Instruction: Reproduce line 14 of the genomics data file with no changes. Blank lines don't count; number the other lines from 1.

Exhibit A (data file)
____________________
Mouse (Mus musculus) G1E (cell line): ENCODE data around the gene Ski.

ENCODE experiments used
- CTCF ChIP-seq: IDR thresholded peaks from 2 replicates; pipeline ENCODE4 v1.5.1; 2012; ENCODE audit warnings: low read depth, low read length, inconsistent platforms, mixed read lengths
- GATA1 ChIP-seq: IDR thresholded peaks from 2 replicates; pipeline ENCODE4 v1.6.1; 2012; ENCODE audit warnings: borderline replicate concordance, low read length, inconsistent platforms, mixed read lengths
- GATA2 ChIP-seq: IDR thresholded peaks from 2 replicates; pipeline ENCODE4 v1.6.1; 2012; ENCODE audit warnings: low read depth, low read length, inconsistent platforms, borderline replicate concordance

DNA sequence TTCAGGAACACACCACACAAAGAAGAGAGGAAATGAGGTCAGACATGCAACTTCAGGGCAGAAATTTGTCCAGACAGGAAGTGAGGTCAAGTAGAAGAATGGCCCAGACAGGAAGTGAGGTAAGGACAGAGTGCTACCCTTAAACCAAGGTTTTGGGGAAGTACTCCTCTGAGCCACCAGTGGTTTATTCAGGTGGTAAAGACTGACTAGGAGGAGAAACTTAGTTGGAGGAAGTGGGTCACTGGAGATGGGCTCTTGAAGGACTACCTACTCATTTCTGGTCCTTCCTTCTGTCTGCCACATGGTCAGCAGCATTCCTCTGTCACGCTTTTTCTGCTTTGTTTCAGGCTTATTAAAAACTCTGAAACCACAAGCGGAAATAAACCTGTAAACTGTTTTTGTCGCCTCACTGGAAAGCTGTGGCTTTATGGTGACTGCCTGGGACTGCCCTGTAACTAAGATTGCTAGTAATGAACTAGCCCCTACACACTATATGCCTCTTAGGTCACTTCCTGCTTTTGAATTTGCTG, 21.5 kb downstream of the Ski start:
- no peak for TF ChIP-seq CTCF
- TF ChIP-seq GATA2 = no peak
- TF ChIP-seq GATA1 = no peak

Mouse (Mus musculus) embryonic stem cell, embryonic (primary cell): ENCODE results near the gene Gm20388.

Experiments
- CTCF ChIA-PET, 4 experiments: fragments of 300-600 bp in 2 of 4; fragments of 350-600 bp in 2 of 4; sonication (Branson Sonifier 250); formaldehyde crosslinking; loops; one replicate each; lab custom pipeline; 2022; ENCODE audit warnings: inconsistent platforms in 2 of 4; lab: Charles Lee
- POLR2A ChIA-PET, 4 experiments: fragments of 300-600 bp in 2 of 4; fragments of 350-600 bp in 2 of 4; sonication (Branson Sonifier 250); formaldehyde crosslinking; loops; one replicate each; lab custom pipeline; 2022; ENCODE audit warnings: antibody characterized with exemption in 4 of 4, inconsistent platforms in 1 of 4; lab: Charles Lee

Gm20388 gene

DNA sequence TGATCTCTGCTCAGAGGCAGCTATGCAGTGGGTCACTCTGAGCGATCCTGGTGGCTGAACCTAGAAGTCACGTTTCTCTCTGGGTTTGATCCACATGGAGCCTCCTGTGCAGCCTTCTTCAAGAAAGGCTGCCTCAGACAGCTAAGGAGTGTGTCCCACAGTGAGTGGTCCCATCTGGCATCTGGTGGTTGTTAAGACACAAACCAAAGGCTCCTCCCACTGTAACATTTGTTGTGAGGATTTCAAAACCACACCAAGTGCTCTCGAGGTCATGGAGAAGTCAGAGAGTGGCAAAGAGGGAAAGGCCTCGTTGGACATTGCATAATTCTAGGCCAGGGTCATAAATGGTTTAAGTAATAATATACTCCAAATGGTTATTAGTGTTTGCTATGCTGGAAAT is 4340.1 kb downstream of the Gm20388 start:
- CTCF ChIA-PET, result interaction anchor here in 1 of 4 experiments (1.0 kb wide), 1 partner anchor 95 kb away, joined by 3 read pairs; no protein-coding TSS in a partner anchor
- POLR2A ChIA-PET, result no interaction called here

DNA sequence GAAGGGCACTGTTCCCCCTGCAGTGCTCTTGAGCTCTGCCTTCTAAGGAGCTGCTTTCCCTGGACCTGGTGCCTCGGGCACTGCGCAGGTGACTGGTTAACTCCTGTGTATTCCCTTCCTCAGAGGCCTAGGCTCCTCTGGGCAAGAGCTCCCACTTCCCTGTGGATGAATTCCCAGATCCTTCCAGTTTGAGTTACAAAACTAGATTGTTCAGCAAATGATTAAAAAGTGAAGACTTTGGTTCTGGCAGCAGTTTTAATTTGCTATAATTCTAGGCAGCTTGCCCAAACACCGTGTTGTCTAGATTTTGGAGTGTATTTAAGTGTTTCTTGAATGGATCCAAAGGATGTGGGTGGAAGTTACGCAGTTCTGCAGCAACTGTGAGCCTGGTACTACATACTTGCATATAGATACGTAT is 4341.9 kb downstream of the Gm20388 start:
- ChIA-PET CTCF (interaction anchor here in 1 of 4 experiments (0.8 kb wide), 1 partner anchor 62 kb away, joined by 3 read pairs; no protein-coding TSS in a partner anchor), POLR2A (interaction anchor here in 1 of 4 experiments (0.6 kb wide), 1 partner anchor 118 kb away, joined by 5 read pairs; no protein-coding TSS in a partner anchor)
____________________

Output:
Gm20388 gene